Saturday, February 21, 2015

Homo-insecta in Collingwood and New Zealand

Yesterday afternoon I popped in for another look at Editions 2015 at Tacit Contemporary Art. The opening on 11 February was so crowded there was scant time to look at the work, let alone absorb any of it; I didn't even have a chance to see my own. As it turns out, it's a terrific show. Printmaking is clearly alive, well and revelling in its seemingly infinite diversity. The work is beautifully presented too - Keith and Tim have done a fantastic job of the hang.

My Jewel Beetle Woman (second from left) in Tacit's window, alongside works by Lisa Sewards,
Marion Manifold, Elizabeth Banfield and Kir Larwill

It was good to meet fellow exhibitor Soula Mantalvanos and her husband Theo at long last. When I arrived, Soula had just finished a talk to a group of years 11 and 12 students. I'm sorry I missed it. From their general demeanour, it looked as if it was an inspiring success. One of the students is pictured directly below, in front of my Homo-insecta linocuts.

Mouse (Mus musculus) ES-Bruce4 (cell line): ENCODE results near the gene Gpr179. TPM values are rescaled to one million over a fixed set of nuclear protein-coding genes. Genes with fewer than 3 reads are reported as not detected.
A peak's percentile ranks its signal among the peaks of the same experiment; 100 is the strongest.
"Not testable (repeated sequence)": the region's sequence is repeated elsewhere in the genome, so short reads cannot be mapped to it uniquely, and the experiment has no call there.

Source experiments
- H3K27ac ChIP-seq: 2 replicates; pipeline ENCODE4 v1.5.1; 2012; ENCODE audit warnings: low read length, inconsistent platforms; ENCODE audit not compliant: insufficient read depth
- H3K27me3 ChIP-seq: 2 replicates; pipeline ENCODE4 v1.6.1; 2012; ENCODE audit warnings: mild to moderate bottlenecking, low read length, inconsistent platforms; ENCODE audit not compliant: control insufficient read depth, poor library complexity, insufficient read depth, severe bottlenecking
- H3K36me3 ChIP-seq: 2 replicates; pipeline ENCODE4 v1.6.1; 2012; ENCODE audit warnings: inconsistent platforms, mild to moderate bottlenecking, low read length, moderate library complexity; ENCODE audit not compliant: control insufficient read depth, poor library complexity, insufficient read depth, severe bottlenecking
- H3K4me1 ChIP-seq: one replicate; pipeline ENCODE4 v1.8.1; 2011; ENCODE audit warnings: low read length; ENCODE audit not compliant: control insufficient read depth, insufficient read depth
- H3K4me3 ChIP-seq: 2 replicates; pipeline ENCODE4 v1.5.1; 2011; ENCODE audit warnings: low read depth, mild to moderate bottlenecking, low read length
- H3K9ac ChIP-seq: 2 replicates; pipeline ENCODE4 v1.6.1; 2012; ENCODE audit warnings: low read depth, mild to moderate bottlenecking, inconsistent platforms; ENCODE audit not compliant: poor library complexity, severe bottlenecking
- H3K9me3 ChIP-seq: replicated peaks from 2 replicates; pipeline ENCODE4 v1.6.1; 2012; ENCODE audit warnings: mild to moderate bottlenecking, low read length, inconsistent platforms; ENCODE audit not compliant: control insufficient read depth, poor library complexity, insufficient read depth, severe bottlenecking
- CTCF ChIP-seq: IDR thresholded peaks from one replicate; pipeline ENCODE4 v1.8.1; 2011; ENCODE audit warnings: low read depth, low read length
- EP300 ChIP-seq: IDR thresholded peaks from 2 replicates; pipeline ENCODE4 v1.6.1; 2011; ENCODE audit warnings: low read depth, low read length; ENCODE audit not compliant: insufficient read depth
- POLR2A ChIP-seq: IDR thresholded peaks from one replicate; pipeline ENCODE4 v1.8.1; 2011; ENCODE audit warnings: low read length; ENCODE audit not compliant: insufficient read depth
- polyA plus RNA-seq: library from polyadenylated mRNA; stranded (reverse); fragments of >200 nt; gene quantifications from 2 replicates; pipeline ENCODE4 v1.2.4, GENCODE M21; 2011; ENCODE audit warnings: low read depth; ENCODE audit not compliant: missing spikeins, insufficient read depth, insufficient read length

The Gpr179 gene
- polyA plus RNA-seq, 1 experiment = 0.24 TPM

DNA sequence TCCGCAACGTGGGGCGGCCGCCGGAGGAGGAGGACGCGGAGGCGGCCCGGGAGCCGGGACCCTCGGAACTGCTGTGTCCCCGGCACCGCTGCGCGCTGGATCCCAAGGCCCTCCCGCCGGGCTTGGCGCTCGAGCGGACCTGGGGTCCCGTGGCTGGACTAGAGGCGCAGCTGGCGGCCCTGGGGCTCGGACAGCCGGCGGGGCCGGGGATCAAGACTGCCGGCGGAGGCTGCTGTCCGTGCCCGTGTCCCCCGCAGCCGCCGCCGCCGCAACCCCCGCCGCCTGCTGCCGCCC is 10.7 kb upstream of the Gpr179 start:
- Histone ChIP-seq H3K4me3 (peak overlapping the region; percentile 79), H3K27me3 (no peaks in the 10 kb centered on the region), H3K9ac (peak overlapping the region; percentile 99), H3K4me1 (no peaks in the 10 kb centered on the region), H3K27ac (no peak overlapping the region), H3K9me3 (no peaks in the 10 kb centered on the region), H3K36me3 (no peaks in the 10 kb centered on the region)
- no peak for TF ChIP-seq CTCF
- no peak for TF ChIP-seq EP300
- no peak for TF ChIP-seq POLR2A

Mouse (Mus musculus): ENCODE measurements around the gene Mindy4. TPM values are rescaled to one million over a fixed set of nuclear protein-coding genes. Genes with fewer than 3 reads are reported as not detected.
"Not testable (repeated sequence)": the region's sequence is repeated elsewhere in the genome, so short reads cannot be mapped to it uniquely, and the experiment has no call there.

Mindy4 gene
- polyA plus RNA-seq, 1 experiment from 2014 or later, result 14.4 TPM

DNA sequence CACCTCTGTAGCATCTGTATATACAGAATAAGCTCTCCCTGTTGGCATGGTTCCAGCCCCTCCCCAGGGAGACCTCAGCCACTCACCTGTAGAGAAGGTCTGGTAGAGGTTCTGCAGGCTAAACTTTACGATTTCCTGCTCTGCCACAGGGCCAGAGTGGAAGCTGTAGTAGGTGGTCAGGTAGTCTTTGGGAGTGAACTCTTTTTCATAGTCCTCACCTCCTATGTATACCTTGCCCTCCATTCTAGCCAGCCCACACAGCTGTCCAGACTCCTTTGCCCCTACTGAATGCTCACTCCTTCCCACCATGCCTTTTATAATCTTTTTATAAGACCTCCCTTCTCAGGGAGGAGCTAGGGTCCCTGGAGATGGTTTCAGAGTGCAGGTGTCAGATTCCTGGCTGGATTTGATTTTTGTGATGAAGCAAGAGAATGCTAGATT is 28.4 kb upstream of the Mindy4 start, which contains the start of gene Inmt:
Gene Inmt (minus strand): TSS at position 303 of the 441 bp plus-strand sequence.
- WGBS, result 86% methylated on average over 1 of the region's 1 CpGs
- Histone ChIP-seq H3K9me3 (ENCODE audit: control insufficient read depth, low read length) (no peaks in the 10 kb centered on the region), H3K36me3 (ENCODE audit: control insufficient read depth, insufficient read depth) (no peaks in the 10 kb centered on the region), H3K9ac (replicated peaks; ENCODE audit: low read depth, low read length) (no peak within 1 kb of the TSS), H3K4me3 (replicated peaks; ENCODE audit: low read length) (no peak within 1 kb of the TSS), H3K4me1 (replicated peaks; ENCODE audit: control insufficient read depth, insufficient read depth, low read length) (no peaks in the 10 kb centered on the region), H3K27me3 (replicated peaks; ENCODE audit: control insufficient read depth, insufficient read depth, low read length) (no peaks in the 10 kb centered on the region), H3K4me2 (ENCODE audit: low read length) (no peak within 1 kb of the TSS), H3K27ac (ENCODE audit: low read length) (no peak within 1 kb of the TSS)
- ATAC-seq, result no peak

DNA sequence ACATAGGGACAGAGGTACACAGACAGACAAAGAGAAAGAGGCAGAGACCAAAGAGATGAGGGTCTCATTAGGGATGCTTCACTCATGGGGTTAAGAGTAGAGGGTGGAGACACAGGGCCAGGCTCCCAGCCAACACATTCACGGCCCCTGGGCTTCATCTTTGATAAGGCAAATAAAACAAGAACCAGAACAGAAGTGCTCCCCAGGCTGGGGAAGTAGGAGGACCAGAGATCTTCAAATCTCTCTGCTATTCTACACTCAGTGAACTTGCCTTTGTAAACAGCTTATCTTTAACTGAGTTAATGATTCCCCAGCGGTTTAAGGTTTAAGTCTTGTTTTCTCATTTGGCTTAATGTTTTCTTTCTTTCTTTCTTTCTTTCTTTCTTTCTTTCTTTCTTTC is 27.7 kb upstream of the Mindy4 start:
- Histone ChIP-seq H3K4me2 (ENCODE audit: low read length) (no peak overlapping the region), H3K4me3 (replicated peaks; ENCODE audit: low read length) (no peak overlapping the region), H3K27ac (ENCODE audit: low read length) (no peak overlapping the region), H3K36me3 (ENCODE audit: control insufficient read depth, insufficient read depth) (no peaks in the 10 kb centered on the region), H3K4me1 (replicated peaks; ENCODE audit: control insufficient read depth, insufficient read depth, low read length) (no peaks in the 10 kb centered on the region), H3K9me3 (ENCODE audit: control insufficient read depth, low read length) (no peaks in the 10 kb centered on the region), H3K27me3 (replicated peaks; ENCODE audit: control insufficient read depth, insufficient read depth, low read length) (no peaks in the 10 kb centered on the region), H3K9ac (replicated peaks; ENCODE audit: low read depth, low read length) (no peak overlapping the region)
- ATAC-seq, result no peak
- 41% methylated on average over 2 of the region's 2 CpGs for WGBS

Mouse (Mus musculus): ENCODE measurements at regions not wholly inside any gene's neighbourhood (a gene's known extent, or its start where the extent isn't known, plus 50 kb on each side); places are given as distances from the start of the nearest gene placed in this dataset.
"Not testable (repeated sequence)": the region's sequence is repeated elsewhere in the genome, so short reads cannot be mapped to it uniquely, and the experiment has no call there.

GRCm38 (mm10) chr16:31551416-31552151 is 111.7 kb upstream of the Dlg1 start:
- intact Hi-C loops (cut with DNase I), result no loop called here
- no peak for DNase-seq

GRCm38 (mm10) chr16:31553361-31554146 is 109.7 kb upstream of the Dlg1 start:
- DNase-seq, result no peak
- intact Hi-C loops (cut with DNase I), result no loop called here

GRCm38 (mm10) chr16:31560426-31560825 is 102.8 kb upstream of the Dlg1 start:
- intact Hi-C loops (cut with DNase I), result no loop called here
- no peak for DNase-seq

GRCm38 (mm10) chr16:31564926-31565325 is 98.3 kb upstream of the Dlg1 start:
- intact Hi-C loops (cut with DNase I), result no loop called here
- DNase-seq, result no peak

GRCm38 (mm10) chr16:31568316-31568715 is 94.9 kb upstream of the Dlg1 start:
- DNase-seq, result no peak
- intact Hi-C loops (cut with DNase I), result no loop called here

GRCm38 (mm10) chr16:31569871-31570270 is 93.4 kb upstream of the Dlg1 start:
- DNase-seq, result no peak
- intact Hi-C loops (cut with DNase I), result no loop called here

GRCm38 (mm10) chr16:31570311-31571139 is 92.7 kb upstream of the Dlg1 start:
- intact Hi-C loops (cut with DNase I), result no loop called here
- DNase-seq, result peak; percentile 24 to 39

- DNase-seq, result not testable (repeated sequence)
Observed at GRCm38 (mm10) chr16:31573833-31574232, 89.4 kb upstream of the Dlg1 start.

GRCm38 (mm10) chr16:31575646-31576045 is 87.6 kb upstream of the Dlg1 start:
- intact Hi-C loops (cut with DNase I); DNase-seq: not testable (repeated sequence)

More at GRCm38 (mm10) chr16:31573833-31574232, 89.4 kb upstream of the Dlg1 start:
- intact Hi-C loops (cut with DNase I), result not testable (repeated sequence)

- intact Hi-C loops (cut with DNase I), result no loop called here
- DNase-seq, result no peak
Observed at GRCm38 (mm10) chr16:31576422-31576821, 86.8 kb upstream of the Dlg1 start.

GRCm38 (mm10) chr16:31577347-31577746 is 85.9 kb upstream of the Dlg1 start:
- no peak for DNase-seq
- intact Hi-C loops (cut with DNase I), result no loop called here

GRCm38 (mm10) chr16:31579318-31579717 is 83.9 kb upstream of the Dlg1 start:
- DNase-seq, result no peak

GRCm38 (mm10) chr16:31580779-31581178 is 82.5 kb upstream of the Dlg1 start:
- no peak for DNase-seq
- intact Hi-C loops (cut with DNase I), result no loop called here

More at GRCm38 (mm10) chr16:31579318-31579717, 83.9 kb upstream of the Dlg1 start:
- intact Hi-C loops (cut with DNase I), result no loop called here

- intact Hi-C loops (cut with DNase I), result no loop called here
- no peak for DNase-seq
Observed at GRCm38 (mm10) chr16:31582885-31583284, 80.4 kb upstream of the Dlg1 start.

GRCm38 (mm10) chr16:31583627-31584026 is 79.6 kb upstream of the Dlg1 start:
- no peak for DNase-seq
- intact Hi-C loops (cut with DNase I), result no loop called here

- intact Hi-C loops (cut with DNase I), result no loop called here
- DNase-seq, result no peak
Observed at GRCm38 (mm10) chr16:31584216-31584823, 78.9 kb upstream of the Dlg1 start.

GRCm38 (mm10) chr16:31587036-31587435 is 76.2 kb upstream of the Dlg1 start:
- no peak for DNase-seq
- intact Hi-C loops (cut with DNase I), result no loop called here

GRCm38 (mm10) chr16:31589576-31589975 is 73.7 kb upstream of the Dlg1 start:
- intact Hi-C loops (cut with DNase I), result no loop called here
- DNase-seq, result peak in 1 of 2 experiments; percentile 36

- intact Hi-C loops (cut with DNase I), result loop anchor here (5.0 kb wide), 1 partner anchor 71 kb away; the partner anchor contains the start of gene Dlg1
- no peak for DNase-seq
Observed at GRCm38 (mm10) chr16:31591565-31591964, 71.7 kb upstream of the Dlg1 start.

A selection of Homo-insecta linocuts currently on view at Tacit Contemporary Art, Collingwood

Due to the magic of the multiple, four of the Homo-insecta are concurrently on show at Aratoi, Wairarapa Museum of Art and History in Masterton, New Zealand in a continuation of last year's Near Neighbours. The exhibition opened on 13 February and runs until 29 March. Thank you, Paulette Robinson for sending the photograph below via Near Neighbours co-curator, Rona Green.

Four Homo-insecta linocuts proudly share a wall with the superb work of New Zealand
printmaker John Callaghan. (Installation view, Aratoi, Wairarapa Museum of Art and History)